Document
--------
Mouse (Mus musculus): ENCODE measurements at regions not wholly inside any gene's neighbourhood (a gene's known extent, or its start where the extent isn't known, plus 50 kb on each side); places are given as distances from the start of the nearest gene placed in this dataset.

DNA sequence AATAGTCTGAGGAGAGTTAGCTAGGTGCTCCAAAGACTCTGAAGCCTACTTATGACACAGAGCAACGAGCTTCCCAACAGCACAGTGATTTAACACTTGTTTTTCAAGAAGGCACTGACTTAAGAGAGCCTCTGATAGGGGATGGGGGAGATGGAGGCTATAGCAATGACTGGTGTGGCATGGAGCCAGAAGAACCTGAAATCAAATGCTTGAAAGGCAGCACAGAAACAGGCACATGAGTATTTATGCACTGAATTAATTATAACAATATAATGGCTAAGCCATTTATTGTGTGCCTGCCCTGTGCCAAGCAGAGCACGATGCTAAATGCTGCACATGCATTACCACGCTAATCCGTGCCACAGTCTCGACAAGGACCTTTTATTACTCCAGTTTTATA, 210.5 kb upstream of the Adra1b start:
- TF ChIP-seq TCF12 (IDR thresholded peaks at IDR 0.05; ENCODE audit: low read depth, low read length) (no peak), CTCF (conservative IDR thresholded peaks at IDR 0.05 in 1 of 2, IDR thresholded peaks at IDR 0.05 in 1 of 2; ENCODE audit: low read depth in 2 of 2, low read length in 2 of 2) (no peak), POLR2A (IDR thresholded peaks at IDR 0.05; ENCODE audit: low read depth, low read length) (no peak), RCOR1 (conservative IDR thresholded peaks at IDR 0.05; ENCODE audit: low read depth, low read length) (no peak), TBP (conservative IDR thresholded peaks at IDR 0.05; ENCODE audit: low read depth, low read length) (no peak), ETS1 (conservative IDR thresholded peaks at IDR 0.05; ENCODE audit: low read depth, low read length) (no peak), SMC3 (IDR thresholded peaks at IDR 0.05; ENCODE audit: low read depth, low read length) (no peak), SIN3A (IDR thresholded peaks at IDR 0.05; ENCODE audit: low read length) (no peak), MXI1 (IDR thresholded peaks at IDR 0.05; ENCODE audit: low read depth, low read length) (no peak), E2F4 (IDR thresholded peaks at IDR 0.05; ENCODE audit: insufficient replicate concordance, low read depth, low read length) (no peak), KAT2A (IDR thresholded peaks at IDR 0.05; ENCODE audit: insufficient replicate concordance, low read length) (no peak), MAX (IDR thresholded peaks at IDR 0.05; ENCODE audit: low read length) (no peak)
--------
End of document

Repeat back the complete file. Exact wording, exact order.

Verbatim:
Mouse (Mus musculus): ENCODE measurements at regions not wholly inside any gene's neighbourhood (a gene's known extent, or its start where the extent isn't known, plus 50 kb on each side); places are given as distances from the start of the nearest gene placed in this dataset.

DNA sequence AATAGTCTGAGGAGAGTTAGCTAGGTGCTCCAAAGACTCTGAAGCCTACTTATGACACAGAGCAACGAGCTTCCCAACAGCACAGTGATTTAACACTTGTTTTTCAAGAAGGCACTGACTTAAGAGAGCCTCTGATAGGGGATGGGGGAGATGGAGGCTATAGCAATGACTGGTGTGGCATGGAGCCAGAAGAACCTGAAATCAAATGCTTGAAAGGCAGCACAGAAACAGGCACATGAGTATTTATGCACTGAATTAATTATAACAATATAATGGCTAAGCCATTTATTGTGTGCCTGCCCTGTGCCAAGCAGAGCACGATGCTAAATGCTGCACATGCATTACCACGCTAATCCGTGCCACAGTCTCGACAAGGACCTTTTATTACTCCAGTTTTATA, 210.5 kb upstream of the Adra1b start:
- TF ChIP-seq TCF12 (IDR thresholded peaks at IDR 0.05; ENCODE audit: low read depth, low read length) (no peak), CTCF (conservative IDR thresholded peaks at IDR 0.05 in 1 of 2, IDR thresholded peaks at IDR 0.05 in 1 of 2; ENCODE audit: low read depth in 2 of 2, low read length in 2 of 2) (no peak), POLR2A (IDR thresholded peaks at IDR 0.05; ENCODE audit: low read depth, low read length) (no peak), RCOR1 (conservative IDR thresholded peaks at IDR 0.05; ENCODE audit: low read depth, low read length) (no peak), TBP (conservative IDR thresholded peaks at IDR 0.05; ENCODE audit: low read depth, low read length) (no peak), ETS1 (conservative IDR thresholded peaks at IDR 0.05; ENCODE audit: low read depth, low read length) (no peak), SMC3 (IDR thresholded peaks at IDR 0.05; ENCODE audit: low read depth, low read length) (no peak), SIN3A (IDR thresholded peaks at IDR 0.05; ENCODE audit: low read length) (no peak), MXI1 (IDR thresholded peaks at IDR 0.05; ENCODE audit: low read depth, low read length) (no peak), E2F4 (IDR thresholded peaks at IDR 0.05; ENCODE audit: insufficient replicate concordance, low read depth, low read length) (no peak), KAT2A (IDR thresholded peaks at IDR 0.05; ENCODE audit: insufficient replicate concordance, low read length) (no peak), MAX (IDR thresholded peaks at IDR 0.05; ENCODE audit: low read length) (no peak)